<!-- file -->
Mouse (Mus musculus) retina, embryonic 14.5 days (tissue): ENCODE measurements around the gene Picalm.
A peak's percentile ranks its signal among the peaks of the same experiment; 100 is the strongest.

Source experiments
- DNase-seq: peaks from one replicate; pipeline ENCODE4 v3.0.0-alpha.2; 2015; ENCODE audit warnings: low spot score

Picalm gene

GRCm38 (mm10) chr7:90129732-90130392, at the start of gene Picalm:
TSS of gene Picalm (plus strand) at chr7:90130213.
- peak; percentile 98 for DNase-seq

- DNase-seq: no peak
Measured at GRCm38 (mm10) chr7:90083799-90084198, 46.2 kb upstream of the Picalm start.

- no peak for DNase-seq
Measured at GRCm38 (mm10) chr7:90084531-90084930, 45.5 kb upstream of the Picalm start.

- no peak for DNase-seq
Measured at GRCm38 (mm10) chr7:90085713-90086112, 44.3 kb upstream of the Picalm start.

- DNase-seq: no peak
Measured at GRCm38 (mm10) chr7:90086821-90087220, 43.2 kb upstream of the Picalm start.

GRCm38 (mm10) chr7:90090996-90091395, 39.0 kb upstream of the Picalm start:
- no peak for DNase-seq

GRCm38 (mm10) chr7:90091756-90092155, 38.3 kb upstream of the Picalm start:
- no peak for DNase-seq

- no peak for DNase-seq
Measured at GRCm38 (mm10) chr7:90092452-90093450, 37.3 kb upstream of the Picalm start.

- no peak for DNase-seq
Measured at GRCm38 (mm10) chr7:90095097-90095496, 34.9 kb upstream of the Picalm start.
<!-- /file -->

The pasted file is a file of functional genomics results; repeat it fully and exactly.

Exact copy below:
Mouse (Mus musculus) retina, embryonic 14.5 days (tissue): ENCODE measurements around the gene Picalm.
A peak's percentile ranks its signal among the peaks of the same experiment; 100 is the strongest.

Source experiments
- DNase-seq: peaks from one replicate; pipeline ENCODE4 v3.0.0-alpha.2; 2015; ENCODE audit warnings: low spot score

Picalm gene

GRCm38 (mm10) chr7:90129732-90130392, at the start of gene Picalm:
TSS of gene Picalm (plus strand) at chr7:90130213.
- peak; percentile 98 for DNase-seq

- DNase-seq: no peak
Measured at GRCm38 (mm10) chr7:90083799-90084198, 46.2 kb upstream of the Picalm start.

- no peak for DNase-seq
Measured at GRCm38 (mm10) chr7:90084531-90084930, 45.5 kb upstream of the Picalm start.

- no peak for DNase-seq
Measured at GRCm38 (mm10) chr7:90085713-90086112, 44.3 kb upstream of the Picalm start.

- DNase-seq: no peak
Measured at GRCm38 (mm10) chr7:90086821-90087220, 43.2 kb upstream of the Picalm start.

GRCm38 (mm10) chr7:90090996-90091395, 39.0 kb upstream of the Picalm start:
- no peak for DNase-seq

GRCm38 (mm10) chr7:90091756-90092155, 38.3 kb upstream of the Picalm start:
- no peak for DNase-seq

- no peak for DNase-seq
Measured at GRCm38 (mm10) chr7:90092452-90093450, 37.3 kb upstream of the Picalm start.

- no peak for DNase-seq
Measured at GRCm38 (mm10) chr7:90095097-90095496, 34.9 kb upstream of the Picalm start.